Today I'll head north. It is no easy decision. My eyes move over the map with a knife in my intent. Promised that the eastern run north is heaven I still head north west. There is a larger plan I must follow. Winter is coming. My feet move toward snow, empty miles of nothing but sand and thought. Oddly, I am excited. There is a romance ahead that I have promised myself. My core ackes to move over miles of memory, flat sand fields as far as I can see, and a people rare like water. Some things can't be explained. Desire moves my compass. Heart moves my feet. Today a dog thought of joining me, but at the last minute it shied and found some scrub to follow out of sight.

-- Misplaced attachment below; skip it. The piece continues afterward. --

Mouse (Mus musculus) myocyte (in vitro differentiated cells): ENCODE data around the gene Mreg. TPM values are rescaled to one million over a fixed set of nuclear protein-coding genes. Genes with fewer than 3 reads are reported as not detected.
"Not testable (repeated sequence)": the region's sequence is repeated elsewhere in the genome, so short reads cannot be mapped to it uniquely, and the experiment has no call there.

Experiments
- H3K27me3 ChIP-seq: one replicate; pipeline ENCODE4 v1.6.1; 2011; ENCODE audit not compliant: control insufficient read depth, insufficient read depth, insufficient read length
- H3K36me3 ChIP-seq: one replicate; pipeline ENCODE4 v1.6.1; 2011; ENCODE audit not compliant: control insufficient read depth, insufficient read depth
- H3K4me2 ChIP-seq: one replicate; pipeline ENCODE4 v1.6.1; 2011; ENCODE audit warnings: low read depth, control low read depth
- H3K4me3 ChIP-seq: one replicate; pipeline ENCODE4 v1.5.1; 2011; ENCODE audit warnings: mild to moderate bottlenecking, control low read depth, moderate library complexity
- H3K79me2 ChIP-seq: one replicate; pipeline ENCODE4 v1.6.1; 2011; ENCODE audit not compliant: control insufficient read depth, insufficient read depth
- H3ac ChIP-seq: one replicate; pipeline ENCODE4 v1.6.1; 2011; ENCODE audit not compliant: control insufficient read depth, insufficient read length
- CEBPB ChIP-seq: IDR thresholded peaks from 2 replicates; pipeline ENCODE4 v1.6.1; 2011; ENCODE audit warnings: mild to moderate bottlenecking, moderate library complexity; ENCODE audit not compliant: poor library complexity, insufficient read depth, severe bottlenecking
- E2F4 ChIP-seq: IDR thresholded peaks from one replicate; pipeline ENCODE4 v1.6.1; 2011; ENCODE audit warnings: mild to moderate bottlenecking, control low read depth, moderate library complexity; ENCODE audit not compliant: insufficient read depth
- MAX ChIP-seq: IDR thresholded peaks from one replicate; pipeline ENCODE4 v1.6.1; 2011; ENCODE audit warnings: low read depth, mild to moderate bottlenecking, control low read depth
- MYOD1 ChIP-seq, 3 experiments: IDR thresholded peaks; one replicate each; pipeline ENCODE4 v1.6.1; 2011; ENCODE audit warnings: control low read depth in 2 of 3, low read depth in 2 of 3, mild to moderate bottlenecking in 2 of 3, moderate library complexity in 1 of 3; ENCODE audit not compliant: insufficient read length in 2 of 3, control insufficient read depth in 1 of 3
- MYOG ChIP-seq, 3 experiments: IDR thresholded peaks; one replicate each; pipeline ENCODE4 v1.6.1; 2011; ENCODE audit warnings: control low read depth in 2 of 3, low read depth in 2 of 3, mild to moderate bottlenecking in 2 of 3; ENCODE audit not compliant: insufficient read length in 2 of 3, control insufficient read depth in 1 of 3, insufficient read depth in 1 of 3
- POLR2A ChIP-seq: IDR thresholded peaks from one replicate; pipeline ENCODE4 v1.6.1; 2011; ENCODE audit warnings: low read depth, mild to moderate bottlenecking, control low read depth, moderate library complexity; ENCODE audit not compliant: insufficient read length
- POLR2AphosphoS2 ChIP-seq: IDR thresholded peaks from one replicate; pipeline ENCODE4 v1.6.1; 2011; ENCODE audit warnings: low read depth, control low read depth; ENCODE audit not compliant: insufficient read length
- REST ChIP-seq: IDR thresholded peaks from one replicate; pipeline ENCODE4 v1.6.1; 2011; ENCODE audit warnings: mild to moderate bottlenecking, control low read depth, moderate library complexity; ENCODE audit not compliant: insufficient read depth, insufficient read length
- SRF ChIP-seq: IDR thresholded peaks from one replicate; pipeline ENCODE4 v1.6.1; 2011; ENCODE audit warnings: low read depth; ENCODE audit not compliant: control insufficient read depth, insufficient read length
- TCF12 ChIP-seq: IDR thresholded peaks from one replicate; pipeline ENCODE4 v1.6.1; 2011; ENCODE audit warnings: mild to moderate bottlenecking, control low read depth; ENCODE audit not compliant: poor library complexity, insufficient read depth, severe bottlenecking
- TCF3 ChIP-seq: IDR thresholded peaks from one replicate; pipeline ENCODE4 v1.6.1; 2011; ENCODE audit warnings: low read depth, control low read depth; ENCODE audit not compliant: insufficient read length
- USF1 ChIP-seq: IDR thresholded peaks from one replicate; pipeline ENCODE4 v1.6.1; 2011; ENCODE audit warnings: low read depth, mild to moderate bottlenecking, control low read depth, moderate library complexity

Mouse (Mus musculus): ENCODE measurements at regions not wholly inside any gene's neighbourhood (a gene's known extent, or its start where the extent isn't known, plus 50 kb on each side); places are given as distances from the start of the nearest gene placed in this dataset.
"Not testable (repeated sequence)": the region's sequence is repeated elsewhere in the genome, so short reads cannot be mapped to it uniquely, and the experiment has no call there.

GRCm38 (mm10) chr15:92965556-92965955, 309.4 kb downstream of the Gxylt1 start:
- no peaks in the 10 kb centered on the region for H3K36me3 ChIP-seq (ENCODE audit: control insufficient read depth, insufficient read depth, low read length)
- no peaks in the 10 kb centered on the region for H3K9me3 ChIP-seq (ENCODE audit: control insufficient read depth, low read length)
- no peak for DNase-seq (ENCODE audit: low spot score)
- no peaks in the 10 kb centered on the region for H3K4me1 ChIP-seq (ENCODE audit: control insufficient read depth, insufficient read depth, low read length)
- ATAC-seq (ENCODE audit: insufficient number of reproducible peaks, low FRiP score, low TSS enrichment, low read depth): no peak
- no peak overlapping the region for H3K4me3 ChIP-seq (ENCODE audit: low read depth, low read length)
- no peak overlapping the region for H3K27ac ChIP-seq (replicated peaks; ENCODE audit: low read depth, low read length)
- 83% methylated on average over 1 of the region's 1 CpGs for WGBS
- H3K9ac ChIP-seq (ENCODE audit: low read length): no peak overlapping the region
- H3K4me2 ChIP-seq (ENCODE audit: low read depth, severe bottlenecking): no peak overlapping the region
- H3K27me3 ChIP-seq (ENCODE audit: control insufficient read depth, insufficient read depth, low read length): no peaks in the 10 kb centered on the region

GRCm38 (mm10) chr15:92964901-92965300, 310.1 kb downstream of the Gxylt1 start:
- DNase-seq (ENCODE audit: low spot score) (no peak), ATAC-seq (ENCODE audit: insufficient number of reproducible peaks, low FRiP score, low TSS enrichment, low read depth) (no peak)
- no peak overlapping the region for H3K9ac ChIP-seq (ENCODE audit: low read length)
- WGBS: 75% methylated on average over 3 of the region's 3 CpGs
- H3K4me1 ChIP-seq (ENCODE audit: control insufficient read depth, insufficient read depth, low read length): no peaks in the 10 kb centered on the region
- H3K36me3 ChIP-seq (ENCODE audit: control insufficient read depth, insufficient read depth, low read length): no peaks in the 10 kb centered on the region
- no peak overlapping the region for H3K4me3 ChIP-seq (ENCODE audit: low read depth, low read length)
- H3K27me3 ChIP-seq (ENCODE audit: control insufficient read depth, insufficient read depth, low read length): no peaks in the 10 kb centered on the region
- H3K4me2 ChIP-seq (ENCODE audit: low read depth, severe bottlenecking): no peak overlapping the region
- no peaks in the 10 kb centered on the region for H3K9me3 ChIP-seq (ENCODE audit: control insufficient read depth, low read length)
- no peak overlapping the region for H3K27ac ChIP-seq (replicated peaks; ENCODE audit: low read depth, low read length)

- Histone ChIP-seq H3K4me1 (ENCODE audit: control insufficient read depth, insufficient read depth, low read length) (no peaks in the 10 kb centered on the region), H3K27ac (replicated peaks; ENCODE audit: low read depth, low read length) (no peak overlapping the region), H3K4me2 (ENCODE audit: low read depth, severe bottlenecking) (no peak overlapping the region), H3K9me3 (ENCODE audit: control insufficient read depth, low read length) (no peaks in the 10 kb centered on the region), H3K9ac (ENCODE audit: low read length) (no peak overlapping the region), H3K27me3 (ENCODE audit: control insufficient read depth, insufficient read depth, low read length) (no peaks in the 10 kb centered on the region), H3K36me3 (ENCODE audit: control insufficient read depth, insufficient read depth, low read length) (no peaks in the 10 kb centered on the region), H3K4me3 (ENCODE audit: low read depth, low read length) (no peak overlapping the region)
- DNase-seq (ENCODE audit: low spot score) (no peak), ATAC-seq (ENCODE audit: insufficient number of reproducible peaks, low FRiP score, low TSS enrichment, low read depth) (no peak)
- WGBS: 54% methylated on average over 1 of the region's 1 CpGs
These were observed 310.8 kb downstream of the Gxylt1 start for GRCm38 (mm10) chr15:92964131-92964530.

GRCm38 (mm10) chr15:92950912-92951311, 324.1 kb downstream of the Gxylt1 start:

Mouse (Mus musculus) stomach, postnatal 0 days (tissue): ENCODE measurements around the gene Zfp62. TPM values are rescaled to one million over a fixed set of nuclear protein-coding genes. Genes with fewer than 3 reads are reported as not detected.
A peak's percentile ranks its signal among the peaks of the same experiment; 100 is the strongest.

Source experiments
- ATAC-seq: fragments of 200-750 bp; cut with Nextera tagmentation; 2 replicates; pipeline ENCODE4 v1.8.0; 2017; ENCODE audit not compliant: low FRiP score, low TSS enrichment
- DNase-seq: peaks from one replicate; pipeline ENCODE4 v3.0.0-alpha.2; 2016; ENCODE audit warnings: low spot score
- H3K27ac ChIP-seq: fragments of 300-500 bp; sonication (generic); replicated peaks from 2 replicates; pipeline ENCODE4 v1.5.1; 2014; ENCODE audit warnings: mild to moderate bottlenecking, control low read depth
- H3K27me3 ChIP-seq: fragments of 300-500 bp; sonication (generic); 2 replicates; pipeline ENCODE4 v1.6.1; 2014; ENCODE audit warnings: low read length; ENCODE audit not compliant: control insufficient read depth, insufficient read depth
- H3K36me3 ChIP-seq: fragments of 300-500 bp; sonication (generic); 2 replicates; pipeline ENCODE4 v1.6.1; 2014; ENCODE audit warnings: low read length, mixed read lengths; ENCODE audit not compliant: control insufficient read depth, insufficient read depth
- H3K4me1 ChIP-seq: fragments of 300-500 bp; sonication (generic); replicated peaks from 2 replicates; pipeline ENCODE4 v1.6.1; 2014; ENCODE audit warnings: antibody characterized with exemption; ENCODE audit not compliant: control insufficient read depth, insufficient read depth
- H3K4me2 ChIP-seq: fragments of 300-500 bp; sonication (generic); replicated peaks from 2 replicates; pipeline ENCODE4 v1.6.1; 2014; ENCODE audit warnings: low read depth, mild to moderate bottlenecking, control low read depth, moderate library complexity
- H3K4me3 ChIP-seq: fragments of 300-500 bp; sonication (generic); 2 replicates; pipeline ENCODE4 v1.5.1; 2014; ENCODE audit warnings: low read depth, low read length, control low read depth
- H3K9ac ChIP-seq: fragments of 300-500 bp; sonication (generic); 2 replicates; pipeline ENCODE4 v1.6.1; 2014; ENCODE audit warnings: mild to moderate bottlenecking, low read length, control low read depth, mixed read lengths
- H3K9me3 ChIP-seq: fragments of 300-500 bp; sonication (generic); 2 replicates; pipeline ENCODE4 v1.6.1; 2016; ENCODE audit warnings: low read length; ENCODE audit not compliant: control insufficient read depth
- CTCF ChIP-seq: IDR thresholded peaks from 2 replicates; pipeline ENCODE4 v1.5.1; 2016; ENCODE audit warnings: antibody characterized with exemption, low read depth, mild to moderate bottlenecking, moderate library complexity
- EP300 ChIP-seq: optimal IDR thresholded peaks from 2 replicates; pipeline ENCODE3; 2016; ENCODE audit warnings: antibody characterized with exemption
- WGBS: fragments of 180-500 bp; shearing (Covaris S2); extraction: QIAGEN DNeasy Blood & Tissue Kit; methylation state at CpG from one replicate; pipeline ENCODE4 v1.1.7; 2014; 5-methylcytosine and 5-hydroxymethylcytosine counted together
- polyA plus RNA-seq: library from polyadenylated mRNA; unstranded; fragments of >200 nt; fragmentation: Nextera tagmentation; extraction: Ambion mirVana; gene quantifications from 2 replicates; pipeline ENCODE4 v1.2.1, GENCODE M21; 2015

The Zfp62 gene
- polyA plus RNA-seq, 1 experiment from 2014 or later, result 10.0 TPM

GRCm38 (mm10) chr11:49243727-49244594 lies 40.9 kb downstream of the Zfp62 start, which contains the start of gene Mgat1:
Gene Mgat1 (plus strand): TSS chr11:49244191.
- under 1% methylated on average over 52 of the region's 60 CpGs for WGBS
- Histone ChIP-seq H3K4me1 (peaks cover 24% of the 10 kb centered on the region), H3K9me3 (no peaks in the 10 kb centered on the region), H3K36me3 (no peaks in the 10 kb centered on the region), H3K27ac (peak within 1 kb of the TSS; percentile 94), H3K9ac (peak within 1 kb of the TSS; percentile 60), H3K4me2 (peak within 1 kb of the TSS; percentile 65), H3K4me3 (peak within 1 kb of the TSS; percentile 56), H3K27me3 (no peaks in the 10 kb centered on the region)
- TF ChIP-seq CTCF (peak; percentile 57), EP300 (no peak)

My journal is fat with a million great words to help express to you what it is like to come home into the wild. I am in a library though. I have limited time to tell you that I am coming home in a good way. What was hard has become branches combing my hair, soft pine needles to sleep on, and a easy feeling that allows me to sing like I know all the words to every song. Coyotes walk to my tent as if I am afforded the luxury of touch even though I am lying down. A grouse walks THREE feet from my swinging walking poles as I cross a strip of packed earth. A broad-winged hawk swoops down and kills the bird at my feet faster than a pistol. On the third try the hawk lifts a bird of the same size, carring its meal into the trees. Part of my mind that fingers reason wonders if this is an omen of good. Am I the hawk? Am I the poor bird waiting on talon? Cedar burns its sweet smoke into my shirt when evening comes as I wait on a cup of tea while I brush the shed feather in my hand. The hawk, the grouse...we just are I begin to think. I am no longer a new chair at the table called a walk. I am just a being. The hawk comes to eat and that is all. The bear and boar still leave prints near my tent as I sleep. I am being allowed to walk with my eyes open. It is everything.